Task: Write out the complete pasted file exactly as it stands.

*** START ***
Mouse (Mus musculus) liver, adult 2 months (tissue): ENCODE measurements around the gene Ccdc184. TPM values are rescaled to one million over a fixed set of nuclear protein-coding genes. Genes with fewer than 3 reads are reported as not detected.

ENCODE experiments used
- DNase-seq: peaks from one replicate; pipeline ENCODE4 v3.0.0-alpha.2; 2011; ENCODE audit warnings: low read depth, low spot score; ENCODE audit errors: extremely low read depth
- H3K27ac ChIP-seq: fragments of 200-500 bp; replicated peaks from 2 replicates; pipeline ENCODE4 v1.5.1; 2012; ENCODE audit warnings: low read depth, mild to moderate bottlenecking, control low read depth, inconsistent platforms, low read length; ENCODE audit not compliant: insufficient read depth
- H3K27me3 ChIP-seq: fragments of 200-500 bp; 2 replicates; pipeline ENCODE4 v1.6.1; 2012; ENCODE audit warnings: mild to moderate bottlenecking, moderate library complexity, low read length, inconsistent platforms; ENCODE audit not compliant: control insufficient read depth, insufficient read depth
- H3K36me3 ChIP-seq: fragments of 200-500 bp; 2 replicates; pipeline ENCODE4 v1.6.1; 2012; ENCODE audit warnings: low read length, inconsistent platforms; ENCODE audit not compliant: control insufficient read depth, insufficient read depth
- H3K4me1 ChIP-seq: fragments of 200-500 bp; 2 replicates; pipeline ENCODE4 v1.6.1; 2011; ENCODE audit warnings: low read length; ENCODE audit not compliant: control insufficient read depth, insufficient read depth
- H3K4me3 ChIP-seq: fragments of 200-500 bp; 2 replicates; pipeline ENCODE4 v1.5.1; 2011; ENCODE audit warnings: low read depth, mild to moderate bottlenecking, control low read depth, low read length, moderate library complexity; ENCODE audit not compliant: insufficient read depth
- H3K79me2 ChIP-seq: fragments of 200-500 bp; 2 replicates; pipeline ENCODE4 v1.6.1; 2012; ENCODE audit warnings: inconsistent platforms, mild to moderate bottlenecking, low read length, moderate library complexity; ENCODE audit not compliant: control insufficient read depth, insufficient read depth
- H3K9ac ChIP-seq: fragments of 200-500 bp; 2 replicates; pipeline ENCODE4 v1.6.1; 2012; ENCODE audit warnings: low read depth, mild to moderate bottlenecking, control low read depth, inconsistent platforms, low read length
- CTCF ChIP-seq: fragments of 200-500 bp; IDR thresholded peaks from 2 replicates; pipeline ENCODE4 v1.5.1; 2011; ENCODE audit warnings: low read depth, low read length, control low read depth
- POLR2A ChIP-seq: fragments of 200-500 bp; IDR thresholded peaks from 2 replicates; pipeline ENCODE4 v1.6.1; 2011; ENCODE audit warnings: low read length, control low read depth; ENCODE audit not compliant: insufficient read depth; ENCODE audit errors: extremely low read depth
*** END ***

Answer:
Mouse (Mus musculus) liver, adult 2 months (tissue): ENCODE measurements around the gene Ccdc184. TPM values are rescaled to one million over a fixed set of nuclear protein-coding genes. Genes with fewer than 3 reads are reported as not detected.

ENCODE experiments used
- DNase-seq: peaks from one replicate; pipeline ENCODE4 v3.0.0-alpha.2; 2011; ENCODE audit warnings: low read depth, low spot score; ENCODE audit errors: extremely low read depth
- H3K27ac ChIP-seq: fragments of 200-500 bp; replicated peaks from 2 replicates; pipeline ENCODE4 v1.5.1; 2012; ENCODE audit warnings: low read depth, mild to moderate bottlenecking, control low read depth, inconsistent platforms, low read length; ENCODE audit not compliant: insufficient read depth
- H3K27me3 ChIP-seq: fragments of 200-500 bp; 2 replicates; pipeline ENCODE4 v1.6.1; 2012; ENCODE audit warnings: mild to moderate bottlenecking, moderate library complexity, low read length, inconsistent platforms; ENCODE audit not compliant: control insufficient read depth, insufficient read depth
- H3K36me3 ChIP-seq: fragments of 200-500 bp; 2 replicates; pipeline ENCODE4 v1.6.1; 2012; ENCODE audit warnings: low read length, inconsistent platforms; ENCODE audit not compliant: control insufficient read depth, insufficient read depth
- H3K4me1 ChIP-seq: fragments of 200-500 bp; 2 replicates; pipeline ENCODE4 v1.6.1; 2011; ENCODE audit warnings: low read length; ENCODE audit not compliant: control insufficient read depth, insufficient read depth
- H3K4me3 ChIP-seq: fragments of 200-500 bp; 2 replicates; pipeline ENCODE4 v1.5.1; 2011; ENCODE audit warnings: low read depth, mild to moderate bottlenecking, control low read depth, low read length, moderate library complexity; ENCODE audit not compliant: insufficient read depth
- H3K79me2 ChIP-seq: fragments of 200-500 bp; 2 replicates; pipeline ENCODE4 v1.6.1; 2012; ENCODE audit warnings: inconsistent platforms, mild to moderate bottlenecking, low read length, moderate library complexity; ENCODE audit not compliant: control insufficient read depth, insufficient read depth
- H3K9ac ChIP-seq: fragments of 200-500 bp; 2 replicates; pipeline ENCODE4 v1.6.1; 2012; ENCODE audit warnings: low read depth, mild to moderate bottlenecking, control low read depth, inconsistent platforms, low read length
- CTCF ChIP-seq: fragments of 200-500 bp; IDR thresholded peaks from 2 replicates; pipeline ENCODE4 v1.5.1; 2011; ENCODE audit warnings: low read depth, low read length, control low read depth
- POLR2A ChIP-seq: fragments of 200-500 bp; IDR thresholded peaks from 2 replicates; pipeline ENCODE4 v1.6.1; 2011; ENCODE audit warnings: low read length, control low read depth; ENCODE audit not compliant: insufficient read depth; ENCODE audit errors: extremely low read depth